To Read Or Not To Read, That Is The Question

I read a lot. Or let’s put it this way: averaged out over the years, I have read a lot. It kicked in pretty hard when I was in third grade. That year I read “The Hobbit” by J.R.R. Tolkien. The next year I read the complete “Lord Of The Rings”. And I’ve never looked back since. By the time I was in junior high and all through high school, I was devouring books. Sometimes one every couple of days.

Things slowed down a bit in college. At least in terms of pleasure reading. But of course I had to do so much reading just for my classes that it more than made up for it. Unfortunately when I entered into the mythical realm of “real life” in January of 1996 and had to get a job, things slipped to nearly a crawl. Every six months or year or so, I would get the urge and for a month, maybe two, I would read many books. But in between those frenzied periods. I wouldn’t read anything.

That isn’t to say literally “nothing”. Just no books. I remember all the efforts that educators placed on reading before I went off to college. They would often say things like “Read everyday. Read anything. Even if it’s a newspaper.” In those years since 1996. I’ve done more than my share of reading everyday–mostly in the form of the internet. Often news, much of it computer-related, but always something. Read everyday.

And I would still have my “fits”. Those periods when something would spark and I’d voraciously consume another round of pressed sheets of bound cellulous. One sticks in my mind. October 2000. I was staying in a hotel in New Hampshire attending my friends’ wedding, and visiting my family in Boston.

Late one night I was flipping through the channels and I wound up on a broadcast of “Interview With A Vampire”. I stayed up late watching the whole movie, even though I’d seen in many times before. And that was all it took. When I got back to Los Angeles, I promptly went and re-read all the Lestat novels and tracked down all the ones that had come out since my last reading. I think I even got in a few bonus H.P. Lovecraft books before my literary zeal wore itself out.

Things changed for me in September 2002. That was when Cameron and I set up the deal we have with Fox Studios. Suddenly I found myself driving an hour across town from Burbank to Century City every morning and another hour on the evening return. I quickly found myself wishing for something to fill up the time. I don’t mind driving. In fact I quite enjoy it. I just felt that I could be doing something even more constructive with the 10 (sometimes 14) hours I spent in the car every week.

In my dream world we would have voice activated computers installed in every car that would be tied into our own personal “data-space”. All my files–documents, pictures, MP3s, movies, everything–would be in this “space”. It would be accessible from any computer anywhere. I would be able to work with those files even from my car. But my dream world doesn’t exist and I digress from my story about reading.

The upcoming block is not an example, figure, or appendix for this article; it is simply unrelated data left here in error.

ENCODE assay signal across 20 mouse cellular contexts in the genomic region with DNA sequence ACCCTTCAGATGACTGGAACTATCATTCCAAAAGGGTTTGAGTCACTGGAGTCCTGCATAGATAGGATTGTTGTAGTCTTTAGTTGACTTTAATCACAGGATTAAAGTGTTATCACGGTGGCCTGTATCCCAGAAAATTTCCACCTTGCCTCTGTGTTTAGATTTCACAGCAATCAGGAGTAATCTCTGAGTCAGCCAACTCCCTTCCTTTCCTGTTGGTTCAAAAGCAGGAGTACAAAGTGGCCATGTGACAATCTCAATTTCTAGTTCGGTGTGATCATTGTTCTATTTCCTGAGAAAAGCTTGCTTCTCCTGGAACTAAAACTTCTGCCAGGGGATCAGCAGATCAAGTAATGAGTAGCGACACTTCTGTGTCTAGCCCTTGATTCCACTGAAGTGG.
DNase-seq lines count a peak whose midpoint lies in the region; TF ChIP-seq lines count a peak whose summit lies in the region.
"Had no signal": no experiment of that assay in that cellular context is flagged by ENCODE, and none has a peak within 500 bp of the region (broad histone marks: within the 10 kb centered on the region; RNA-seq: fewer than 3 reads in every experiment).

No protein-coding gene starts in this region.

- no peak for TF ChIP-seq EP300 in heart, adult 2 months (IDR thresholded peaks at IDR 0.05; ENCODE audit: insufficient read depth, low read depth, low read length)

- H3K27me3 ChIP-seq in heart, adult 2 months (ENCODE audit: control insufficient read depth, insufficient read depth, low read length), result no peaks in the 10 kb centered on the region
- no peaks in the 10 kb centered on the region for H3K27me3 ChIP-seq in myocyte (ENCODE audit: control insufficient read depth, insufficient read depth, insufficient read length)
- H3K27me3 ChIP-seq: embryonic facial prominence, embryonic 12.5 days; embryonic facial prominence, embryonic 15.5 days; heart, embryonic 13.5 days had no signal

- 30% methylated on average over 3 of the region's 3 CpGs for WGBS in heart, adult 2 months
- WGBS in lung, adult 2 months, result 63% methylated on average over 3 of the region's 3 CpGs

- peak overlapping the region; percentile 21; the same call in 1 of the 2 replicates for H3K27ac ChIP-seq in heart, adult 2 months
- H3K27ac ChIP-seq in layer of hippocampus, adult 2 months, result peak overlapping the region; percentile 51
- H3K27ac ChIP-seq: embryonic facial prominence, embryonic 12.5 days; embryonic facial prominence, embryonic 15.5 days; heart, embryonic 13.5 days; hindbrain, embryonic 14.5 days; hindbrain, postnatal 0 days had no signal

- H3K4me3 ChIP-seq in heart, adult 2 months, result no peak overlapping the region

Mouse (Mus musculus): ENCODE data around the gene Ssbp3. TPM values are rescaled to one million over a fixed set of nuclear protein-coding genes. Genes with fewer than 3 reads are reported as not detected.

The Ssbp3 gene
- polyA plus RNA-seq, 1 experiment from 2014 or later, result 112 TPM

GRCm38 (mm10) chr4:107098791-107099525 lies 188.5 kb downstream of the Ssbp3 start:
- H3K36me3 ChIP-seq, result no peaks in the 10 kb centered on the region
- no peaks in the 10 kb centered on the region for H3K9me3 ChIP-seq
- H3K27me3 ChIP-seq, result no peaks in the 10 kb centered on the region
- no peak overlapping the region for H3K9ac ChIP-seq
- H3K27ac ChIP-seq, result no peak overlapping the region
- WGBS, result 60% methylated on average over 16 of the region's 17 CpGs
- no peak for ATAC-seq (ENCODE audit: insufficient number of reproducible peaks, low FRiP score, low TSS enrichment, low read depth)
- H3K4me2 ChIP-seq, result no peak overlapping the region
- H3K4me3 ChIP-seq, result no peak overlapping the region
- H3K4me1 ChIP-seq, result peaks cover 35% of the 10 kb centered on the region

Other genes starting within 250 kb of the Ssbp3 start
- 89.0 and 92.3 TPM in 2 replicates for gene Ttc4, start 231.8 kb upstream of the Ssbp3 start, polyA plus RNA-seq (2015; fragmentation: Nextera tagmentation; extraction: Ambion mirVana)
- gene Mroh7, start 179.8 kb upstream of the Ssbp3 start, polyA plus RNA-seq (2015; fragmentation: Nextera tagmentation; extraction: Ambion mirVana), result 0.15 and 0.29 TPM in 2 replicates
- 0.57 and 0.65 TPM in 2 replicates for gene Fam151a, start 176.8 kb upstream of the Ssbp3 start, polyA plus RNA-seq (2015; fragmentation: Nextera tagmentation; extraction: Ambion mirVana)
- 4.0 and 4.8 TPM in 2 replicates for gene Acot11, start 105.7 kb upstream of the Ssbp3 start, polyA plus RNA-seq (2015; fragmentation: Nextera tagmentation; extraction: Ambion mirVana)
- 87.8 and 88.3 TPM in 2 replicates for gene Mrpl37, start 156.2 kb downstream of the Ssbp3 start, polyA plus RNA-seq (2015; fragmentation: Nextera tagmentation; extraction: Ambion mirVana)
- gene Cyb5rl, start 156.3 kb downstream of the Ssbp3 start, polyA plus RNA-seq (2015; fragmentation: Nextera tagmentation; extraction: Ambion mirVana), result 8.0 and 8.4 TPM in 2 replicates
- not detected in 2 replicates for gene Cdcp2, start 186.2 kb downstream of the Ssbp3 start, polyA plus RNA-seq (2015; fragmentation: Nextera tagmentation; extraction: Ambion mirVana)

In September 2002 with 10 hours to fill every single week, I signed up for an account at and started to enjoy the world of books on tape. Or in the case of Audible, books on MP3.

There has always been a part of me that feels that listening to a book is somehow cheating. You’re taking the easy way out. It’s like Cliff Notes or something. You’re not reallly putting the effort into the event and aren’t getting the true enjoyment out of a good book if you aren’t reading it. Well I quickly got past my internal objections by telling myself that I’ve read so many physically real books over the years, that I’ve earned the right to listen to 10 hours worth of literature every week. I’m glad I did.

Since that time I’ve “read” (translated: listened to) a lot books. It’s great. When I’m really into one I can’t want to get back into the car so that I can continue the story. Over at my page at Amazon, I’ve created a few lists to keep track of the books I’ve read. Most of the recent ones I’ve actually held in my hands since I’ve had the time, what with not working much recently. But many of the early ones I “read” via my iPod in the car. In fact right now, I’m listening to “The Callahan Chronicals” by Spider Robinson during my commute and actually reading a collection of the first four Lankhmar books by Fritz Leiber when I’m at home.

And today I discovered this place when it was announced on MacSlash that they now offer AAC files for download. Telltale Weekly: The Spoken Alexandria Project is an effort to put audiobook versions of 50 public domain texts online a year. They’re very inexpensive now, and will be offered for free after 5 years under a Creative Commons license. It looks like a great site.